JACKSONVILLE, Fla. -

After the shooting at Episcopal School last week, rumors of violence began circulating at area high schools. 

There was a rumor circulating last week at Yulee Middle School that there might be danger at school, but that turned out to be false.

The same thing happened Thursday morning at Sandalwood High School. Student Amanda Lewis became very concerned over rumors of possible violence that started circulating through texts and on Facebook.

"Some students are going home, they're like not coming to school," said Lewis.

Sandalwood High started to quell those rumors, making an announcement that there was no safety issue on campus to students and alerting parents, but those alerts caused even more tension.

This is one example of text from a student to a parent obtained by Channel 4: "Just sent me a text that Sandalwood is calling all parents about a shooting that is supposed to take place tomorrow."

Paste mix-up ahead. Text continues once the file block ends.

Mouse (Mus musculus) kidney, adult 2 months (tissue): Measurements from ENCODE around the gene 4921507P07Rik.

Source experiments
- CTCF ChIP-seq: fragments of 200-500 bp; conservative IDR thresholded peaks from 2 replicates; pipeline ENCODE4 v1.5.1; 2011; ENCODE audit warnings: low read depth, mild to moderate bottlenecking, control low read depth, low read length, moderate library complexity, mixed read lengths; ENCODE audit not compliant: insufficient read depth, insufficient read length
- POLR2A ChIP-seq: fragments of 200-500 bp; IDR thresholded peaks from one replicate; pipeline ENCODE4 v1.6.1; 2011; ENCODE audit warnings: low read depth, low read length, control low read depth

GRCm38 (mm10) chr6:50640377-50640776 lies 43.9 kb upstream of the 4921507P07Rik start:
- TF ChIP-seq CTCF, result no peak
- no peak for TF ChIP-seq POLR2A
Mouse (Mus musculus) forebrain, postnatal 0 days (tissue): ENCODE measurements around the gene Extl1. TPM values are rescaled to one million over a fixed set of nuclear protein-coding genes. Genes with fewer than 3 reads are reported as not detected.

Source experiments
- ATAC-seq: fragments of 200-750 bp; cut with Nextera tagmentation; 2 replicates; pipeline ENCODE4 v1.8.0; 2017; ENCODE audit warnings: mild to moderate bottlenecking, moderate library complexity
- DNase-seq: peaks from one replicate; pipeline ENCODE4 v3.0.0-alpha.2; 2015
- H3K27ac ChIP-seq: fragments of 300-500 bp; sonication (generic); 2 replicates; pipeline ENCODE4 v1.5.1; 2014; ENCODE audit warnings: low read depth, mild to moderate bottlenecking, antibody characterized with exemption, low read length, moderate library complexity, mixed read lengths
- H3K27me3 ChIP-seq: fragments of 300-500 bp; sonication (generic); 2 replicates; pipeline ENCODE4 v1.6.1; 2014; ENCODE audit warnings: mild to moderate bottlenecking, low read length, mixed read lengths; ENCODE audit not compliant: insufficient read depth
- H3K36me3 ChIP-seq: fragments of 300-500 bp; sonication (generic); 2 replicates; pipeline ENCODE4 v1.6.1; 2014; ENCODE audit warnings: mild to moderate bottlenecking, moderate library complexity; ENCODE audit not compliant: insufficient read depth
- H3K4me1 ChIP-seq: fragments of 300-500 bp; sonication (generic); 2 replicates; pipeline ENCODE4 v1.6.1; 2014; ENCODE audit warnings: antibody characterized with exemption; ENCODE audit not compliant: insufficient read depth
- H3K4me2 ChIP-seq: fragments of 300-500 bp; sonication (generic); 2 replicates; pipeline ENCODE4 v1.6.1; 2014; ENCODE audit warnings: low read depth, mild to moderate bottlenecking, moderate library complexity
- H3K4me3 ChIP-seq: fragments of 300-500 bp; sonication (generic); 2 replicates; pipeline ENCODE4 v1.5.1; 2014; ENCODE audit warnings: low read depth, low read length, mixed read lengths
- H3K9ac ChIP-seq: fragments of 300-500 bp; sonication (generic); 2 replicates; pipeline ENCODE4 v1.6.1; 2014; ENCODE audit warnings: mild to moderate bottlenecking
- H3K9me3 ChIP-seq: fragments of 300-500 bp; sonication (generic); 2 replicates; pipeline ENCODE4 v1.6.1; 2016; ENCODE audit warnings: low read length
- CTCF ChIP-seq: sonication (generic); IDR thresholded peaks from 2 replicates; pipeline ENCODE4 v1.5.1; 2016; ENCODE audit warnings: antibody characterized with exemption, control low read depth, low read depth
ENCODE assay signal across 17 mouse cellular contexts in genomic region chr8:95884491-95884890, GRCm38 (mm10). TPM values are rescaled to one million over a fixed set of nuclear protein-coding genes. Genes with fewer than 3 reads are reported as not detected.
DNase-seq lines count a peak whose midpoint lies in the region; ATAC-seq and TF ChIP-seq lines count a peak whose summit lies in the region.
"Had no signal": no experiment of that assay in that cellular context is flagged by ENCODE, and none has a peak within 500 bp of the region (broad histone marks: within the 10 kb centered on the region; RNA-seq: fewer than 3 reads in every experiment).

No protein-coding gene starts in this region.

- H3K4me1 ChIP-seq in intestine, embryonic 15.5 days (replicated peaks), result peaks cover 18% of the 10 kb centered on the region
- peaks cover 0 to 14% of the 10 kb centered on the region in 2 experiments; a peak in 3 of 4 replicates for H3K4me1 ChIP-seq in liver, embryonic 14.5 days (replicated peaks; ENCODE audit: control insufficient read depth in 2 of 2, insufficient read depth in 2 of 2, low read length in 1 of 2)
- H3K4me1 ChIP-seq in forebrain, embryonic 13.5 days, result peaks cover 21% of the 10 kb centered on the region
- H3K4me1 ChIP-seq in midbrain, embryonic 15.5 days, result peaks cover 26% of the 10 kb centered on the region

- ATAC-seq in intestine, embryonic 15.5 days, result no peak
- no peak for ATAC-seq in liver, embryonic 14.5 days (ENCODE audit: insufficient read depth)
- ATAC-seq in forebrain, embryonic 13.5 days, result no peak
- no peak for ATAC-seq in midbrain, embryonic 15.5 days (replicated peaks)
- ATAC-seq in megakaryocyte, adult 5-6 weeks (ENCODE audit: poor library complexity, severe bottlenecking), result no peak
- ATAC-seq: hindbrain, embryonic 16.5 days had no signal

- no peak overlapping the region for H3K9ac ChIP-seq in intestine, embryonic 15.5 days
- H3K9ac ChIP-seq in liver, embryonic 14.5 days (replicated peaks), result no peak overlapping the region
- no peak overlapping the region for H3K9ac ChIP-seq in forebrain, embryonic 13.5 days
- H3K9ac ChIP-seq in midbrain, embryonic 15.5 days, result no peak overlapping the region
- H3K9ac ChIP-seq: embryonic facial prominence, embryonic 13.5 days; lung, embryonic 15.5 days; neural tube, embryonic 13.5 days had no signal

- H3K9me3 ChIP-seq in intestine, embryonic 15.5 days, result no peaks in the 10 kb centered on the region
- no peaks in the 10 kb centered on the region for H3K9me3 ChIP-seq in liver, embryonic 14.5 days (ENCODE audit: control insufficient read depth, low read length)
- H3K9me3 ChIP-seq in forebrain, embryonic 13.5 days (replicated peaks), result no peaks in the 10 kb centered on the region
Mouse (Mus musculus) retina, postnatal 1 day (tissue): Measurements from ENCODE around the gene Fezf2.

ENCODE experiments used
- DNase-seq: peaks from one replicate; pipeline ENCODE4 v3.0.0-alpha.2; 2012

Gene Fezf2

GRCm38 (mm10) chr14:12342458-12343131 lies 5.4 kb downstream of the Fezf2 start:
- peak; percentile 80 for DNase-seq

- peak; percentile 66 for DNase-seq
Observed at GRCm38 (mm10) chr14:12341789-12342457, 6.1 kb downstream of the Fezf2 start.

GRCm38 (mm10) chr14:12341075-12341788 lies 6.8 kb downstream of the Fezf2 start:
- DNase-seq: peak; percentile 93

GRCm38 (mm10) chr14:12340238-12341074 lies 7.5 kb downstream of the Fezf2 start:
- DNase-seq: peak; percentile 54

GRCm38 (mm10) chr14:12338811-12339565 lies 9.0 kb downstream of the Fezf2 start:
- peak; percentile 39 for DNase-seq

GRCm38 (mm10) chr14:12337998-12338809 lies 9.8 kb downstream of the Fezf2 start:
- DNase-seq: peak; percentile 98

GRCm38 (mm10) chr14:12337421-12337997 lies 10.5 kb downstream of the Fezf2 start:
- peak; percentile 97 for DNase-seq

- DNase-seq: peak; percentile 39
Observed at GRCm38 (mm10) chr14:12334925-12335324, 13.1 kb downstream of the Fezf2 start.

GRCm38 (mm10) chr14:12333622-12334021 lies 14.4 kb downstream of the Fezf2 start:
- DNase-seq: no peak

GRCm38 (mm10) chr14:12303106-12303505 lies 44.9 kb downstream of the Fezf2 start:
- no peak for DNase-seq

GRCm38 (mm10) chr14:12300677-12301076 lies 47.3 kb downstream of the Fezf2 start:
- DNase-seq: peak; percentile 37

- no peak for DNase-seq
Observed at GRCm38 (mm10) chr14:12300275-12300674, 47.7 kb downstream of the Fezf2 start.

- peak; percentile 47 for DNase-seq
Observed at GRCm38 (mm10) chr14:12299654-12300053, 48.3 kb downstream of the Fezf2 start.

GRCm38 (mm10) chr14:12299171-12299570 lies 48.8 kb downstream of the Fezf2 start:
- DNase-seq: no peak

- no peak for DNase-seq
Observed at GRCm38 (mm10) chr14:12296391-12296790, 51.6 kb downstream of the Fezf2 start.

"There's been rumors circulating through social media that what happened off campus may come on campus," explained Duval County Schools spokeswoman Jill Johnson. "So we've had elevated police presence, but at no time have we had any lockdown or any child in danger."

Johnson said the rumors aren't true and it would be best if parents call the school when they hear the rumors and do something before kids spread them.

"Talk to your teacher, let them know I saw this on Facebook, on Twitter, 'I'm a little bit concerned.' Let them know because they may not have seen it," said Johnson.

But in this case, the rumors didn't just spread to parents. They filtered into the Channel 4 newsroom too.  In this age of text messages and Facebook, WJXT reached out to a media expert at the Poynter Institute, a journalism continuing education institute.

"First thing you need to worry about is, is it true? And if it's true, how do you know it's true?" Al Tompkins with Poynter said. "I would under-report the story on the air, but treat it seriously in the newsroom. It's like the fire department: They respond aggressively even when they feel it's not true."